Now revised, up to date, and with new recipes, And a Bottle of Rum tells the raucously entertaining story of this most American of liquors
From the grog sailors drank at the high seas within the 1700s to the mojitos of Havana bar hoppers, spirits and cocktail columnist Wayne Curtis offers a history of rum and the Americas alike, revealing that the homely spirit once distilled from the industrial waste of the booming sugar trade has managed to infiltrate each stratum of New World society.
Curtis takes us from the taverns of the American colonies, where rum delivered both an affordable wallop and cash for the Revolution; to the plundering pirate ships off the coast of Central The us; to the watering holes of pre-Castro Cuba; and to the kitsch-laden tiki bars of 1950s The us. Here are sugar barons and their armies conquering the Caribbean, Paul Revere stopping for a nip all the way through his famous ride, Prohibitionists marching against “demon rum,” Hemingway fattening his liver with Havana daiquiris, and as of late’s bartenders reviving old favorites like Planter’s Punch.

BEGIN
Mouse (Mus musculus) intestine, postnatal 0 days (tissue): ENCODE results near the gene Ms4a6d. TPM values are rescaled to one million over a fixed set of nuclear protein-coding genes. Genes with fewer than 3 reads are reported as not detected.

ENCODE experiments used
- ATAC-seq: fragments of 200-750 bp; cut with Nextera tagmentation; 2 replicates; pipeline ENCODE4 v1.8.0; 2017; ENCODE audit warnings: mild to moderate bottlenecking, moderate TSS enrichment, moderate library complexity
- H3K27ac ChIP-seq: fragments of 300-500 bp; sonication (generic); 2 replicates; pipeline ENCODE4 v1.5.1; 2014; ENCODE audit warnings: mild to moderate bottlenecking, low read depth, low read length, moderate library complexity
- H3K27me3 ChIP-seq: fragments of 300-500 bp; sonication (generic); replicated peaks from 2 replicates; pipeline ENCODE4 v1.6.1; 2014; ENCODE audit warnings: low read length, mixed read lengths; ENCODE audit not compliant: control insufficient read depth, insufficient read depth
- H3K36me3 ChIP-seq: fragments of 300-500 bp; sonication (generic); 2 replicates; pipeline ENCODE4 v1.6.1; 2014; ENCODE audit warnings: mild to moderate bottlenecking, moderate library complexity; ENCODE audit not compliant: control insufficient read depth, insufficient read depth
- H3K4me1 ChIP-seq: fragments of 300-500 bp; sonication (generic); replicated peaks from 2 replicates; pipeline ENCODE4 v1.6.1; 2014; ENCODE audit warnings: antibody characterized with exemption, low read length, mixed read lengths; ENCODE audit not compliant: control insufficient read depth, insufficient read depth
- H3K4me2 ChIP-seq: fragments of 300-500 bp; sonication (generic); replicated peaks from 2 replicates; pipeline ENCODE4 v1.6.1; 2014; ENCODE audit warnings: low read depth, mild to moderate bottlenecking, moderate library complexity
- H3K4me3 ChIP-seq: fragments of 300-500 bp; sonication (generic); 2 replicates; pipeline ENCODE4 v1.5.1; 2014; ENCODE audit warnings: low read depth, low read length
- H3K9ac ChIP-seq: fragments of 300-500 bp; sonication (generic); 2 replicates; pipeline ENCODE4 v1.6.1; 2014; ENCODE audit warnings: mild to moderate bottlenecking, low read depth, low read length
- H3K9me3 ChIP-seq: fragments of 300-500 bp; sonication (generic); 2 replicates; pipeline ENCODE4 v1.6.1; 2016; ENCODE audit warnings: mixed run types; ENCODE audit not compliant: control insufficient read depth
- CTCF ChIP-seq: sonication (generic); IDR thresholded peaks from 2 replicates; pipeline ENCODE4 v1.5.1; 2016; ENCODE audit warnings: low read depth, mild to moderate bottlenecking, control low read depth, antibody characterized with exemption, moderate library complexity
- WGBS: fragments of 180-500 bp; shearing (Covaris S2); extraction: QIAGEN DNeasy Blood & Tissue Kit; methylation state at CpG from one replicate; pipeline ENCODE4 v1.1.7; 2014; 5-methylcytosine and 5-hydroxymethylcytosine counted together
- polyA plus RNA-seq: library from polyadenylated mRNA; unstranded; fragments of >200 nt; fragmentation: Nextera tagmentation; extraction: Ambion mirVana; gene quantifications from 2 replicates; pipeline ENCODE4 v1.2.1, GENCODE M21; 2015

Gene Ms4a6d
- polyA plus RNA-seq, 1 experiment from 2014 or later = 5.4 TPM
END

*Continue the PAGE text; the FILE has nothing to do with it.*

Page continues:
In an age of microbrewed beer and single-malt whiskeys, rum–once the swill of the common man–has found its way into the tasting rooms of essentially the most discriminating drinkers. Complete with cocktail recipes for would-be epicurean time-travelers, that is history at its most intoxicating.